For example, room service breakfast could become much more popular because it lets guests avoid busy dining rooms where they might feel at risk. Promoting a paid upgrade to this service will therefore lift both your F&B revenue and provide and option guests are more at ease with.
Hand sanitiser and masks could become part of your in-room amenities or you could drive ancillary revenue by selling them as a (reasonably priced) add-on. Services like airport transfers in sanitised cars are another way to make guests comfortable while boosting incremental revenue.
3. Create an unforgettable experience
People are ready to get their freedom back after having to stay home due to travel bans and lockdowns. Others faced more stress and higher workloads in the past months and now finally have a chance to go on a hard-earned break (think essential workers and healthcare staff).
Whatever their last few months looked like, as a hotelier, you need to fulfil these guests’ dreams and more. Here are two ideas on how to get started.
A selection of ‘treat yourself packages’ invites guests to spend a little extra on an extravagant dinner or a spa treatment. Letting them tailor their stay with these add-ons will mean they can enjoy their time with you to the max and it lifts the average spend per guest.
Other guests may be looking for extra value now. But you’ve probably read that revenue management experts advise against slashing rates. So, what’s another way to offer value? Especially those who’ve been hit financially by the crisis will enjoy 3-for-2 offers or bonus vouchers. Too boring for you? Then get creative – now is the time for it!
While personalised and attentive service is always important, it plays an even bigger role now. If you manage to wow your first post-crisis guests, they will eagerly share their experience and inspire others to travel again too.
4. Get your marketing game on
Everyone agrees: this downtime is a challenge. However, it’s also an opportunity to review processes, test new hotel tech tools or implement an improved system, so you can come back strong.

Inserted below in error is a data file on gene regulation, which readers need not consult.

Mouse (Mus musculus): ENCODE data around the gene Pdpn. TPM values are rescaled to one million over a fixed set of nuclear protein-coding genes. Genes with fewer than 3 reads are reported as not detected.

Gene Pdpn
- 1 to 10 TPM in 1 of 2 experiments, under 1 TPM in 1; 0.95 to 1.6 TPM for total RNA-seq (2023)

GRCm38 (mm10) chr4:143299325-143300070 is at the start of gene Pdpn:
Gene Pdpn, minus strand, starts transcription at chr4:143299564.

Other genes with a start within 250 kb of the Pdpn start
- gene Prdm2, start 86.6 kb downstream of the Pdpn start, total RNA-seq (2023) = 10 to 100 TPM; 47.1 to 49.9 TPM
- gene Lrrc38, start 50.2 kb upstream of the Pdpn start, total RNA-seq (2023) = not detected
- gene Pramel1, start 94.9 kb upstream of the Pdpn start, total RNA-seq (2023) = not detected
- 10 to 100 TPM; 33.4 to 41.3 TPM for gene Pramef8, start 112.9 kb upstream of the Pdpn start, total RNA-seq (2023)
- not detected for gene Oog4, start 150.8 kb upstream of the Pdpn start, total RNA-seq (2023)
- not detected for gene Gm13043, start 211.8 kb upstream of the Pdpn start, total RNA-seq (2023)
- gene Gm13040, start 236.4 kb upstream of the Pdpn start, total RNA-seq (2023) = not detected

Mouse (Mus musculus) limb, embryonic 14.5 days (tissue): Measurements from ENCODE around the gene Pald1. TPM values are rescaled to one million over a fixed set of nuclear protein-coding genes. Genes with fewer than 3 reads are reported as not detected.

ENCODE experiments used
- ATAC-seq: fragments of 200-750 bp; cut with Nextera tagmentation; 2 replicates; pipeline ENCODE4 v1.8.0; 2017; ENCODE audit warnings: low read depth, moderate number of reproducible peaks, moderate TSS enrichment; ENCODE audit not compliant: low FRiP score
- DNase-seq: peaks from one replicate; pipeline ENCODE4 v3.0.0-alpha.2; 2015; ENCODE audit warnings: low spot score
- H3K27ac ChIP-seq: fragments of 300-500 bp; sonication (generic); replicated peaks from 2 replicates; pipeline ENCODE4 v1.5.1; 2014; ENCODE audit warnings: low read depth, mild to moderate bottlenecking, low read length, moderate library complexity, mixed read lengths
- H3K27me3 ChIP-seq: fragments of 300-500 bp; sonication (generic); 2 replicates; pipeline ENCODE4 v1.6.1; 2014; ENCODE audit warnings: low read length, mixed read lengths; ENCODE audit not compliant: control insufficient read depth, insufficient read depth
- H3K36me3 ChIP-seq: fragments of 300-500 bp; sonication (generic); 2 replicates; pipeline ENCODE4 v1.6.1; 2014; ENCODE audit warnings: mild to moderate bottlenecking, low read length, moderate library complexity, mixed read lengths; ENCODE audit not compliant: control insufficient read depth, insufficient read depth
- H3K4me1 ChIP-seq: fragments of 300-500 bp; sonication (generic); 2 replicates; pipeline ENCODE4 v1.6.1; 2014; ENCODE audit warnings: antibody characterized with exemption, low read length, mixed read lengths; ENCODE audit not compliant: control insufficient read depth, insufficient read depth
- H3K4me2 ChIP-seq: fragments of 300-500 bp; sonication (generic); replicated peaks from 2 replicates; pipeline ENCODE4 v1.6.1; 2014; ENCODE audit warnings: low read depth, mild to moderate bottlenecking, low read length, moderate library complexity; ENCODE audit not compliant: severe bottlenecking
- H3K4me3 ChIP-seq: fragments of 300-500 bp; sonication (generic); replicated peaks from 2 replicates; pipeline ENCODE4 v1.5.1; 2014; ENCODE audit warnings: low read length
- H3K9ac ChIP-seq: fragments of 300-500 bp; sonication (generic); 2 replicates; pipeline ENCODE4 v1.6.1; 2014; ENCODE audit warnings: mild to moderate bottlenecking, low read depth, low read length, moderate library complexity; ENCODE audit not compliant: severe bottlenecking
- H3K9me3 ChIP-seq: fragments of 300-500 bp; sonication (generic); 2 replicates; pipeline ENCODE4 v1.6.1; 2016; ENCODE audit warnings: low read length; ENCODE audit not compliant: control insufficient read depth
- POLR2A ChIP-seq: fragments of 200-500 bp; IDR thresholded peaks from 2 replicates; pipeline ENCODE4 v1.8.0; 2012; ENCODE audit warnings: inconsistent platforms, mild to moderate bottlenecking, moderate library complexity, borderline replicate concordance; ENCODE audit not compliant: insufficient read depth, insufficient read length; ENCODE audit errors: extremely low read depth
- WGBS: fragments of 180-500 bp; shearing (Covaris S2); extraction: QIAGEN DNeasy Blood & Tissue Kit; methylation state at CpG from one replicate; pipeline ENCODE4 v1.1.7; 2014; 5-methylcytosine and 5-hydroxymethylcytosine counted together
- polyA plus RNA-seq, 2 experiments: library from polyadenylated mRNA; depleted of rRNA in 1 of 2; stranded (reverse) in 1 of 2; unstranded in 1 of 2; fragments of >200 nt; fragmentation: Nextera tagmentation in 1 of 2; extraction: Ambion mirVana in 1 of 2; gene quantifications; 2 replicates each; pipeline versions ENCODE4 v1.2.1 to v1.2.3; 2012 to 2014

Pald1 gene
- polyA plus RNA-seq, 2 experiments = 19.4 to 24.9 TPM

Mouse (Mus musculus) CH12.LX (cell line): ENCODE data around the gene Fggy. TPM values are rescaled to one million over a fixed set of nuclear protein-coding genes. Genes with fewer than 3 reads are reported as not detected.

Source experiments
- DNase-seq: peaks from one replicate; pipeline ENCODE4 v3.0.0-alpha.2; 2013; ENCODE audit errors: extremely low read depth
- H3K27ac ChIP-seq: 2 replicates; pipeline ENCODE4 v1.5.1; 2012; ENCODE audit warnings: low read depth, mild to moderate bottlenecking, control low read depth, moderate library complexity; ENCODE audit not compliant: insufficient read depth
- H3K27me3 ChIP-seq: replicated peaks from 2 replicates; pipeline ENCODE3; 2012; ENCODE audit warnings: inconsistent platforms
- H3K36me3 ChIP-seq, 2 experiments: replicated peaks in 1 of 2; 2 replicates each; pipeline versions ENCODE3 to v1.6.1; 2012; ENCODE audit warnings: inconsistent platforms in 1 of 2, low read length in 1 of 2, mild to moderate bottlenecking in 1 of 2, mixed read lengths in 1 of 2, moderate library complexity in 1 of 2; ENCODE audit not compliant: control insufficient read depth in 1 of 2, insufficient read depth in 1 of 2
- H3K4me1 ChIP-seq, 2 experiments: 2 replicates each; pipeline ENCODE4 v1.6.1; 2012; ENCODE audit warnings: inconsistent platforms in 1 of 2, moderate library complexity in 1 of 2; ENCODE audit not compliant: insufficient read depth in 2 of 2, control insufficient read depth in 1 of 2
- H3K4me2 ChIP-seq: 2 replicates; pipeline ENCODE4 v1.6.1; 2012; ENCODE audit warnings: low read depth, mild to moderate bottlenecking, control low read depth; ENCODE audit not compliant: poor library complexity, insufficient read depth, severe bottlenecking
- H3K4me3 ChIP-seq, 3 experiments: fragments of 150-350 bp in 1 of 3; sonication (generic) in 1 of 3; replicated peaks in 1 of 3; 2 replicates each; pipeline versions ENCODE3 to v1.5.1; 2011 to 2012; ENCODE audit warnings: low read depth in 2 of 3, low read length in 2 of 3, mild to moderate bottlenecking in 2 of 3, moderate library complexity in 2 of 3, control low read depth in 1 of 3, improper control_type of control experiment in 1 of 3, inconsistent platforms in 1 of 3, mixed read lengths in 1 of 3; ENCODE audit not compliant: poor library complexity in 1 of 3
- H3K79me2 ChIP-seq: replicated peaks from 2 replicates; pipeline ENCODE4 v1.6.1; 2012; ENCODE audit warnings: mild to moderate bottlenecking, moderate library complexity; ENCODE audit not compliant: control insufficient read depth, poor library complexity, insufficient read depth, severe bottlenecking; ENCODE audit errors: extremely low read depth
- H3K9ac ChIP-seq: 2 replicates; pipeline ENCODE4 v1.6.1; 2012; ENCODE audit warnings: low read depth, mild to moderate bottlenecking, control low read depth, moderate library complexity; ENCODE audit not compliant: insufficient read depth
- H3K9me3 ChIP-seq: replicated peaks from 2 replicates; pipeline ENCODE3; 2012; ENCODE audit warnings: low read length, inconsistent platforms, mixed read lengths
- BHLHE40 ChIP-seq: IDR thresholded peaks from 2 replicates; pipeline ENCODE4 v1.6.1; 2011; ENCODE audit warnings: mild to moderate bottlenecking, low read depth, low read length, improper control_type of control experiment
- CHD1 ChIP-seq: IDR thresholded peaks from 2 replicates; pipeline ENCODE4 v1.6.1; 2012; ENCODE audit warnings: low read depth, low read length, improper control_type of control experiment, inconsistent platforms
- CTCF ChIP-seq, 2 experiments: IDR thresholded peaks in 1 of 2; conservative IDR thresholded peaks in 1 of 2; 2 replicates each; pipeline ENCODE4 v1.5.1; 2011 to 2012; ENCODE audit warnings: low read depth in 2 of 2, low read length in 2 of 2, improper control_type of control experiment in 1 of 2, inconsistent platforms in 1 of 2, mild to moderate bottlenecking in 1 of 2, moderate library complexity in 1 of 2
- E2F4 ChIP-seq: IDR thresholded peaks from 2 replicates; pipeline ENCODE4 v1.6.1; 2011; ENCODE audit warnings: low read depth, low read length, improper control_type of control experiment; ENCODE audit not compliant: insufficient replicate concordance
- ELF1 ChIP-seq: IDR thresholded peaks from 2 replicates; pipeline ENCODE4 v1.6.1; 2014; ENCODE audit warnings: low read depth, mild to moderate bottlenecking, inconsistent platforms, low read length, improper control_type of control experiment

Especially where marketing is concerned, you want to keep things going instead of letting your competition hog the spotlight. Why? Because that way you will attract guests from the moment they can travel again.
For starters, monitor restrictions and regulations in your area and source markets. That allows you to create a timeline for preparing your ads and promotions. Then, put out localised content to get domestic travellers’ attention. Finally, use your existing (or new) social media presence to connect with guests and share the latest news about your property.
Your F&B outlets can also help you gain traction in your city. Use apps like UberEats, Deliveroo or your local equivalent to generate F&B revenue and grow your local client base for post-COVID times.
5. Concentrate on ROI and average spend per guest
Even though consumer surveys show strong demand, it will take time for occupancy rates to go back to pre-corona levels. This means you should concentrate on lifting the average spend per guest to help your hotel recover post-crisis.
Start by identifying which OTA or agent brings you the most profitable bookings. Focus your marketing dollars on this channel to get more of these high-ROI bookings.
Next, increase the average guest spend by offering relevant deals and upgrades. The more you personalise the offers, the better they will convert and the more they will boost your ancillary revenue.
For the best results, use segmentation to optimise offers for different groups of guests. That may seem difficult, but when you use a good up-selling tool, it’s quick, simple and can result in a great ROI.
Now, over to you… which of the things above are you already doing? And which ones could you implement next?
Always remember: this is not an ‘all or nothing’ situation. Every action you take can help your hotel get through this crisis a little bit better and make the most of returning demand. All you need to do is get started.